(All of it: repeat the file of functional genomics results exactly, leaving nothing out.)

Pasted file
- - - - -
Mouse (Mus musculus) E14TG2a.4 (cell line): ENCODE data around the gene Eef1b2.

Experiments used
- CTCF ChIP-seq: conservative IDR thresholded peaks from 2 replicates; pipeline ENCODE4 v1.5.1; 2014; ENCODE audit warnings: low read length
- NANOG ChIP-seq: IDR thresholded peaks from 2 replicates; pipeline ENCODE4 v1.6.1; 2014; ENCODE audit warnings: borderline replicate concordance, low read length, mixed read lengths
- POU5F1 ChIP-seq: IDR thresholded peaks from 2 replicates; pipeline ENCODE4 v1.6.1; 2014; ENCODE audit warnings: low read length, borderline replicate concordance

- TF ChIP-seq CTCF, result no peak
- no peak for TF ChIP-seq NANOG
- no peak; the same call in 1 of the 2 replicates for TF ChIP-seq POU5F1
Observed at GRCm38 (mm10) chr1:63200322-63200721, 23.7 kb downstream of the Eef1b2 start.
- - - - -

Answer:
Mouse (Mus musculus) E14TG2a.4 (cell line): ENCODE data around the gene Eef1b2.

Experiments used
- CTCF ChIP-seq: conservative IDR thresholded peaks from 2 replicates; pipeline ENCODE4 v1.5.1; 2014; ENCODE audit warnings: low read length
- NANOG ChIP-seq: IDR thresholded peaks from 2 replicates; pipeline ENCODE4 v1.6.1; 2014; ENCODE audit warnings: borderline replicate concordance, low read length, mixed read lengths
- POU5F1 ChIP-seq: IDR thresholded peaks from 2 replicates; pipeline ENCODE4 v1.6.1; 2014; ENCODE audit warnings: low read length, borderline replicate concordance

- TF ChIP-seq CTCF, result no peak
- no peak for TF ChIP-seq NANOG
- no peak; the same call in 1 of the 2 replicates for TF ChIP-seq POU5F1
Observed at GRCm38 (mm10) chr1:63200322-63200721, 23.7 kb downstream of the Eef1b2 start.